Barclays child account review
Barclays offers a wide range of current accounts and savings accounts for children and teens, so you have good chances of finding what you are looking for.
Introducing your kids to banking from an early age is a great way of teaching them how to save, manage their money and get organised. In a nutshell, it prepares them for adult life.
There are a lot of options out there, but choosing Barclays is a pretty safe bet, as it carries all the advantages of a big brand and also offers a good range of accounts for children and teens.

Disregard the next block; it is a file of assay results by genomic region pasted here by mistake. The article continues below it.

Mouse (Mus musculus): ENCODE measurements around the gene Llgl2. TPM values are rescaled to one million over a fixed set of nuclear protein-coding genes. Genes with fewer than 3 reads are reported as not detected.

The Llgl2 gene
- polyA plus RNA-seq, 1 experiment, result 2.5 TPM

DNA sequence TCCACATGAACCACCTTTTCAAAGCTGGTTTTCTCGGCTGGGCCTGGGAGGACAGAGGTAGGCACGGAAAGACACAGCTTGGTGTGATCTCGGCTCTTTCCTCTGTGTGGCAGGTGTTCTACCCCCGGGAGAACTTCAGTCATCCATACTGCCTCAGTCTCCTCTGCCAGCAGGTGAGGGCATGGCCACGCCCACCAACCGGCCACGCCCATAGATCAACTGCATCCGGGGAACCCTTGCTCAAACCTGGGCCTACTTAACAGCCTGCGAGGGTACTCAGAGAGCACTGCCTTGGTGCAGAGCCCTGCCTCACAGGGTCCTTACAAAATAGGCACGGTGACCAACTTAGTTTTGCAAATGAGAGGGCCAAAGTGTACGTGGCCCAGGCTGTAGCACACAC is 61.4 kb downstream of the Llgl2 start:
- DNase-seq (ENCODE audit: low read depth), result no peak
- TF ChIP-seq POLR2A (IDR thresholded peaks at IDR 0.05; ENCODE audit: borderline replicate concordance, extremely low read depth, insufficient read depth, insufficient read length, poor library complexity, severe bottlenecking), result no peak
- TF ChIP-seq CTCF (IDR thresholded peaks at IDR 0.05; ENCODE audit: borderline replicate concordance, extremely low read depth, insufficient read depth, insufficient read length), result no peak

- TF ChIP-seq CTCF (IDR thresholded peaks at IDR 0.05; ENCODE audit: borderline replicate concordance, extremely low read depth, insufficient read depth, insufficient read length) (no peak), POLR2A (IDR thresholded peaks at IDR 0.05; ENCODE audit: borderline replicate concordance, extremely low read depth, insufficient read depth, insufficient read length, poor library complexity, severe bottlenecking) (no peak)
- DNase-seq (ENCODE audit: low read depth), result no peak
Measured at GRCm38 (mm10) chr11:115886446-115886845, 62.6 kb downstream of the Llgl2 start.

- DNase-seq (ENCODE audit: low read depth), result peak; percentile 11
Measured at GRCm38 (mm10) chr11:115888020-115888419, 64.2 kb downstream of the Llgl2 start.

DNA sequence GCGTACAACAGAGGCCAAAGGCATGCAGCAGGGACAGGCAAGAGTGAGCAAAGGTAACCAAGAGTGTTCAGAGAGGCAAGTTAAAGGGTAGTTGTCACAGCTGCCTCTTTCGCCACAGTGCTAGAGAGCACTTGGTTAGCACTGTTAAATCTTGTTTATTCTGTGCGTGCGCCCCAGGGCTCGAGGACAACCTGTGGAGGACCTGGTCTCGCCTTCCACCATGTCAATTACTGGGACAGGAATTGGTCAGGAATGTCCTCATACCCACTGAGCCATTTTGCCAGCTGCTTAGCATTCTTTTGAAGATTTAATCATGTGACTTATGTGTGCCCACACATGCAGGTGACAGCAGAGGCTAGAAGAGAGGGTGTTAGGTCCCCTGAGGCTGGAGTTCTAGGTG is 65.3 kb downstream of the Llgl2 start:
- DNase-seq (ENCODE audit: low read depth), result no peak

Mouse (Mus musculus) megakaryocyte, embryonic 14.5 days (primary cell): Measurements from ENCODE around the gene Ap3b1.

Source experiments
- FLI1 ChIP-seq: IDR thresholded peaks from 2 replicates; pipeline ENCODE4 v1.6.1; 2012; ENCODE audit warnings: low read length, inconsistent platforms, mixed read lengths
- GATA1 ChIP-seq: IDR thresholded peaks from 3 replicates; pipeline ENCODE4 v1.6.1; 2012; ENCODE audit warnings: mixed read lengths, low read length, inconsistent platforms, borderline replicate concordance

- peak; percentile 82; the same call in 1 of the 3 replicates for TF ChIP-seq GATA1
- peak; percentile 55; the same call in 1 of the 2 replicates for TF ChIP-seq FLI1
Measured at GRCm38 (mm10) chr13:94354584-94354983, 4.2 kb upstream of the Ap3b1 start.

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What type of child accounts does Barclays offer?
The first thing you need to figure out when picking a child account is whether you are looking for a prepaid card, a current account or a savings account. Current accounts and prepaid cards are for day-to-day spending, such as paying for the occasional ice cream with friends or for stickers. Savings accounts are for, well, saving, usually for the medium-to-long term.
With Barclays, you have a couple of current account and savings account options to choose from, but no prepaid card. Specifically:
- Current accounts for kids and teens. Barclays has two different current accounts for under-18s, one for children (aged 11–15) and one for “young people” (aged 16–17). There aren’t huge differences between the two and both come for no monthly fee. However, unlike the young person’s account, the children’s account also pays interest on balances.